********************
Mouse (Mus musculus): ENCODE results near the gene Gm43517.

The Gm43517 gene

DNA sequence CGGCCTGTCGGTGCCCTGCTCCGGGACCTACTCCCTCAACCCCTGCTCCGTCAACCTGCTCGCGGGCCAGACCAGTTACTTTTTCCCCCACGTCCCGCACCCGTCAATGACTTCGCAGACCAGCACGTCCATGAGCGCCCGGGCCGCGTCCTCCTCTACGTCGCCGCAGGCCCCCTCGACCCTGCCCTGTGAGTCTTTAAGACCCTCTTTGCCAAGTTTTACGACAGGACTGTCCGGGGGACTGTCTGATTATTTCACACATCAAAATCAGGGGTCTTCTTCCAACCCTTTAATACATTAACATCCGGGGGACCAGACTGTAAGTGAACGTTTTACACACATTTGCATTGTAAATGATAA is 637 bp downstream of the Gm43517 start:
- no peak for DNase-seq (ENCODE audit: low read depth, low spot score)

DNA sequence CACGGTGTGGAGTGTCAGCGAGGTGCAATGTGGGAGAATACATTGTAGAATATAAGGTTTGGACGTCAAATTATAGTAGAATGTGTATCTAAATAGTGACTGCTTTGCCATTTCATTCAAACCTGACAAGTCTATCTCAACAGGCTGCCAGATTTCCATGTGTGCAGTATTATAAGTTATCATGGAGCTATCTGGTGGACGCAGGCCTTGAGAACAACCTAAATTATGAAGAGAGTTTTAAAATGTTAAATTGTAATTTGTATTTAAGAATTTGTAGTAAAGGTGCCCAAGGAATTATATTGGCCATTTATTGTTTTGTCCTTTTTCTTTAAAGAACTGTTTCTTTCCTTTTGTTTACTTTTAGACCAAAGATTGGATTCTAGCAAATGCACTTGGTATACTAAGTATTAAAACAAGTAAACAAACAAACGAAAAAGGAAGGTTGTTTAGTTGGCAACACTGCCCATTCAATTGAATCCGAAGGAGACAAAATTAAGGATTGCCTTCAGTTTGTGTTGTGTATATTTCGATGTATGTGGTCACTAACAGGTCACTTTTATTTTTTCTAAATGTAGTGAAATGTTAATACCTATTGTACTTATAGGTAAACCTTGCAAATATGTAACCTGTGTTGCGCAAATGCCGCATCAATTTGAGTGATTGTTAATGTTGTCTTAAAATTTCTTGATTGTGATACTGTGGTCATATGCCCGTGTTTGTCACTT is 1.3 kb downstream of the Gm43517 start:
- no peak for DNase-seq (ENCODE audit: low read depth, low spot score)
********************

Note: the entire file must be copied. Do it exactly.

Mouse (Mus musculus): ENCODE results near the gene Gm43517.

The Gm43517 gene

DNA sequence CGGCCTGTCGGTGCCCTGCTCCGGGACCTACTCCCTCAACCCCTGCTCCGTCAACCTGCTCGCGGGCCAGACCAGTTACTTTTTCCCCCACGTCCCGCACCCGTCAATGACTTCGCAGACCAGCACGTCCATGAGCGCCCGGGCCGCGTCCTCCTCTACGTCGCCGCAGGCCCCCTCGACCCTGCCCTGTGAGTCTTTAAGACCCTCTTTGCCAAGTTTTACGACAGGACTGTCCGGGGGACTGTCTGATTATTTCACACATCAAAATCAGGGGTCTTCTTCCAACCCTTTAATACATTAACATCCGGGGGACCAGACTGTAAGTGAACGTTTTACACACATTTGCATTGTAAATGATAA is 637 bp downstream of the Gm43517 start:
- no peak for DNase-seq (ENCODE audit: low read depth, low spot score)

DNA sequence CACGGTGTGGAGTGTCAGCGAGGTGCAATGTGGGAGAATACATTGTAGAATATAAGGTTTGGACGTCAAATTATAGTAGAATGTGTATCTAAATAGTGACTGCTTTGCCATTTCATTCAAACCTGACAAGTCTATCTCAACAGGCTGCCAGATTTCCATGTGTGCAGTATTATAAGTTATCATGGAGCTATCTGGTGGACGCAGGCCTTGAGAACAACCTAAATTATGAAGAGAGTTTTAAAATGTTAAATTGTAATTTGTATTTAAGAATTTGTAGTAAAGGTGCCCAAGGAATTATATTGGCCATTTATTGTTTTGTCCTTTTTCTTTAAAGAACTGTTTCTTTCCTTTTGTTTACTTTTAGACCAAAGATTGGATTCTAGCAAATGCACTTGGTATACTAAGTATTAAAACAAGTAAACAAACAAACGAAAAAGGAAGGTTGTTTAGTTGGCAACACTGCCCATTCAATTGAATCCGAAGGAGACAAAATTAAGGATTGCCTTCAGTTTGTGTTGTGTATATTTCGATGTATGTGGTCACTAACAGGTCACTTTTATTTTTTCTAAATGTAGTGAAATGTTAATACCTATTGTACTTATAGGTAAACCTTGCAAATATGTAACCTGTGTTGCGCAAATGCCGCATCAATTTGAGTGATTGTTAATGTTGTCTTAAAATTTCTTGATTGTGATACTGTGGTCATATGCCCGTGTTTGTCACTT is 1.3 kb downstream of the Gm43517 start:
- no peak for DNase-seq (ENCODE audit: low read depth, low spot score)